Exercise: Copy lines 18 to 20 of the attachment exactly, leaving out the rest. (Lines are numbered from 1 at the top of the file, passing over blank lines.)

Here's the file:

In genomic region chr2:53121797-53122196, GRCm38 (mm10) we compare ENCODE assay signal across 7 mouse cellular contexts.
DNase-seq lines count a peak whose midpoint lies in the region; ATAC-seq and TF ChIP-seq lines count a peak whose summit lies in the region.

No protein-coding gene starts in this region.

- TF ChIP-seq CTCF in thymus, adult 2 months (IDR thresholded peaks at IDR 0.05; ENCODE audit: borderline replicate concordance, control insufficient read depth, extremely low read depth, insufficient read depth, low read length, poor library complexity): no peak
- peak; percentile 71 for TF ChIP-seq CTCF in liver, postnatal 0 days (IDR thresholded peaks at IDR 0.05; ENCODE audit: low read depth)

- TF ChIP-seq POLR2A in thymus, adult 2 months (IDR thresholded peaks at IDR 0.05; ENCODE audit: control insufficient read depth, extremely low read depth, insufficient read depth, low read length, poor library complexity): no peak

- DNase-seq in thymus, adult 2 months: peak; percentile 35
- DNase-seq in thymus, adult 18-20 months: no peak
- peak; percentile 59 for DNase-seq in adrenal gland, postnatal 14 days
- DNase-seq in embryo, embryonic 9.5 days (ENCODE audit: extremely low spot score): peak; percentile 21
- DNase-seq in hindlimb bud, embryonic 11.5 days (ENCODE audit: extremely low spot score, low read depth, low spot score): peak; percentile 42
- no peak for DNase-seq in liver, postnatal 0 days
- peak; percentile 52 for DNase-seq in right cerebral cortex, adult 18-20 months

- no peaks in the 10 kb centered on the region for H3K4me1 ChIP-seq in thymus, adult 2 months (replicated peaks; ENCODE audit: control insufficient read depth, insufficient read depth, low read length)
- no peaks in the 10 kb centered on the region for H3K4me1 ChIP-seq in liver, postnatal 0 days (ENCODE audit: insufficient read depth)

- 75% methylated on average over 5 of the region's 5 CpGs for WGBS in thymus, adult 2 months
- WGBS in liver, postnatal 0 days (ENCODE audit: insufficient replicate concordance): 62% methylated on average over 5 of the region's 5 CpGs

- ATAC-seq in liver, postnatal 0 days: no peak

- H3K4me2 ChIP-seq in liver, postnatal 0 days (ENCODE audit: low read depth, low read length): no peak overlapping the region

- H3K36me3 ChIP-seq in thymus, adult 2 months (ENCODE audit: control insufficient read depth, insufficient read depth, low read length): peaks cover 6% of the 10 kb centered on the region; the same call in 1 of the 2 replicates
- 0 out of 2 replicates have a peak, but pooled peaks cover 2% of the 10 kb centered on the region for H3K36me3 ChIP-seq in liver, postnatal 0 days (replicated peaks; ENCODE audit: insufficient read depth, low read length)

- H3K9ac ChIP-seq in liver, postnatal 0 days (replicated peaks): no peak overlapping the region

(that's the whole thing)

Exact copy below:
- ATAC-seq in liver, postnatal 0 days: no peak

- H3K4me2 ChIP-seq in liver, postnatal 0 days (ENCODE audit: low read depth, low read length): no peak overlapping the region

- H3K36me3 ChIP-seq in thymus, adult 2 months (ENCODE audit: control insufficient read depth, insufficient read depth, low read length): peaks cover 6% of the 10 kb centered on the region; the same call in 1 of the 2 replicates